CCTV AND ACCESS CONTROL
What is CCTV
CCTV (closed-circuit television) is a TV system in which signals are not publicly distributed but are monitored, primarily for surveillance and security purposes.
CCTV relies on strategic placement of cameras and private observation of the camera's input on monitors. The system is called "closed-circuit" because the cameras, monitors and/or video recorders communicate across a proprietary coaxial cable run or wireless communication link. Access to data transmissions is limited by design.
Older CCTV systems used small, low-resolution black and white monitors with no interactive capabilities. Modern CCTV displays can be high-resolution colour, providing the CCTV administrator with the ability to zoom in on an image or track something (or someone). Talk CCTV allows the administrator to speak to people within range of the camera's associated speakers.
Home and business CCTV cameras can be used to monitor and record:
- Anti-social behaviour.
- Security & surveillance.
- Dark or hidden entrances.
- Family & loved ones – check they are well.
- Pets at home or in the garden.
- Watching wildlife.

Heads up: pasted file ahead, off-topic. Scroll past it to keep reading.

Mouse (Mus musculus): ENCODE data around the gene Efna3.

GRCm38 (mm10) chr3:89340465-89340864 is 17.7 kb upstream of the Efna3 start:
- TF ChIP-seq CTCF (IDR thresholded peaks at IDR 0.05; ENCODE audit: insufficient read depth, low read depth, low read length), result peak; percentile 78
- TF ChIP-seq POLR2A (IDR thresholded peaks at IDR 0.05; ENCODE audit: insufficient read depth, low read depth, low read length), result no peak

Home and Business CCTV System Features include:
- Movement triggered recording.
- Continuous monitoring or recording.
- Night-vision, low light to HD colour cameras.
- Bullet or Dome CCTV Cameras, internal or external.
- Wired or wireless cameras.
- Wired are recommended for fixed security usage but a
- wireless camera can be flexible & fun.
- Recording to tape, DVD, hard disk, computer or the cloud.
- Viewing via computer, TV, the internet or smart phones.
What is access control?
The term ‘Access Control’ generally refers to a system that can control, monitor and restrict the movement of people, assets or vehicles, in, out and around a building or site.
The benefits of using an access control system include the prevention of loss or damage to capital assets and the reduced risk of personal injury to staff and visitors.
Access control applications range from controlling a single entrance door to managing a large complex site. Physical access control systems comprise three main components: